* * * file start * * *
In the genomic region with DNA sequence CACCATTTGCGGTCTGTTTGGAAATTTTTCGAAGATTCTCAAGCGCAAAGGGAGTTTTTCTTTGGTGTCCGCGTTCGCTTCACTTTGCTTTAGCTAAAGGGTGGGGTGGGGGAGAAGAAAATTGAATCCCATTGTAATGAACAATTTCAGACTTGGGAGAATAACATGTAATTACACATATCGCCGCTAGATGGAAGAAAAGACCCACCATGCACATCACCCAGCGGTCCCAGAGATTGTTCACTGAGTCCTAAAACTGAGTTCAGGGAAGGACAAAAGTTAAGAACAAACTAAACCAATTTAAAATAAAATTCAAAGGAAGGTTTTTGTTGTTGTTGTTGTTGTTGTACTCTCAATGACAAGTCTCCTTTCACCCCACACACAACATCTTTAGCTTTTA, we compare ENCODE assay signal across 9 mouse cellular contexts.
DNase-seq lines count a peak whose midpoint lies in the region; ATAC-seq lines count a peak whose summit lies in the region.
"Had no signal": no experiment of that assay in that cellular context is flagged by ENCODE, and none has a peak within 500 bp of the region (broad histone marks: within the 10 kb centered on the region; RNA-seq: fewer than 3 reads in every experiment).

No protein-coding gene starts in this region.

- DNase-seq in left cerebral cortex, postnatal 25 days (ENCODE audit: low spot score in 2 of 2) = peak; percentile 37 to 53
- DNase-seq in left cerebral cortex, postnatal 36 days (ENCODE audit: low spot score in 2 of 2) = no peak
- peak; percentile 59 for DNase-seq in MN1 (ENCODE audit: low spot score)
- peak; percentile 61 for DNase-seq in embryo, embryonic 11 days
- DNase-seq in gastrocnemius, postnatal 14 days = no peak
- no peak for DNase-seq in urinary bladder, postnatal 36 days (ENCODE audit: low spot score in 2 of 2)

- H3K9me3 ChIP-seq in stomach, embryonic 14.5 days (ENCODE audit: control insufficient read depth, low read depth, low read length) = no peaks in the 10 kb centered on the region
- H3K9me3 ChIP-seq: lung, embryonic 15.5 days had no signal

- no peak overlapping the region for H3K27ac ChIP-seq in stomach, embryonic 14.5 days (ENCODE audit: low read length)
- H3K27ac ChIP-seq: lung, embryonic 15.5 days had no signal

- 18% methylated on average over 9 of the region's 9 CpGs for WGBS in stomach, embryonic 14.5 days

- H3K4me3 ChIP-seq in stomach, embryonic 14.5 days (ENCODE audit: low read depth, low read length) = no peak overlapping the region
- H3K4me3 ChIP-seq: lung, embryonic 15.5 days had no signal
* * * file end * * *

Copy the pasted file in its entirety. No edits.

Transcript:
In the genomic region with DNA sequence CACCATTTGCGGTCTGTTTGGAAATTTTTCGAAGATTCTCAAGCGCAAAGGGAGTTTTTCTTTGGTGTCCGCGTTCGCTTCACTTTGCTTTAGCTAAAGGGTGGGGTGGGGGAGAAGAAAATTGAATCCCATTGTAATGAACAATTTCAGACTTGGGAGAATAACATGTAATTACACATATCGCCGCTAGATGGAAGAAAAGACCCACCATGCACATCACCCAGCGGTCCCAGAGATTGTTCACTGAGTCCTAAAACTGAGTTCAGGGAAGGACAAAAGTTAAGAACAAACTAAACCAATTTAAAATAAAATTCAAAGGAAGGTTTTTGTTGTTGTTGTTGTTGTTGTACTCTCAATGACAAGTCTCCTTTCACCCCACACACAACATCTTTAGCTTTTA, we compare ENCODE assay signal across 9 mouse cellular contexts.
DNase-seq lines count a peak whose midpoint lies in the region; ATAC-seq lines count a peak whose summit lies in the region.
"Had no signal": no experiment of that assay in that cellular context is flagged by ENCODE, and none has a peak within 500 bp of the region (broad histone marks: within the 10 kb centered on the region; RNA-seq: fewer than 3 reads in every experiment).

No protein-coding gene starts in this region.

- DNase-seq in left cerebral cortex, postnatal 25 days (ENCODE audit: low spot score in 2 of 2) = peak; percentile 37 to 53
- DNase-seq in left cerebral cortex, postnatal 36 days (ENCODE audit: low spot score in 2 of 2) = no peak
- peak; percentile 59 for DNase-seq in MN1 (ENCODE audit: low spot score)
- peak; percentile 61 for DNase-seq in embryo, embryonic 11 days
- DNase-seq in gastrocnemius, postnatal 14 days = no peak
- no peak for DNase-seq in urinary bladder, postnatal 36 days (ENCODE audit: low spot score in 2 of 2)

- H3K9me3 ChIP-seq in stomach, embryonic 14.5 days (ENCODE audit: control insufficient read depth, low read depth, low read length) = no peaks in the 10 kb centered on the region
- H3K9me3 ChIP-seq: lung, embryonic 15.5 days had no signal

- no peak overlapping the region for H3K27ac ChIP-seq in stomach, embryonic 14.5 days (ENCODE audit: low read length)
- H3K27ac ChIP-seq: lung, embryonic 15.5 days had no signal

- 18% methylated on average over 9 of the region's 9 CpGs for WGBS in stomach, embryonic 14.5 days

- H3K4me3 ChIP-seq in stomach, embryonic 14.5 days (ENCODE audit: low read depth, low read length) = no peak overlapping the region
- H3K4me3 ChIP-seq: lung, embryonic 15.5 days had no signal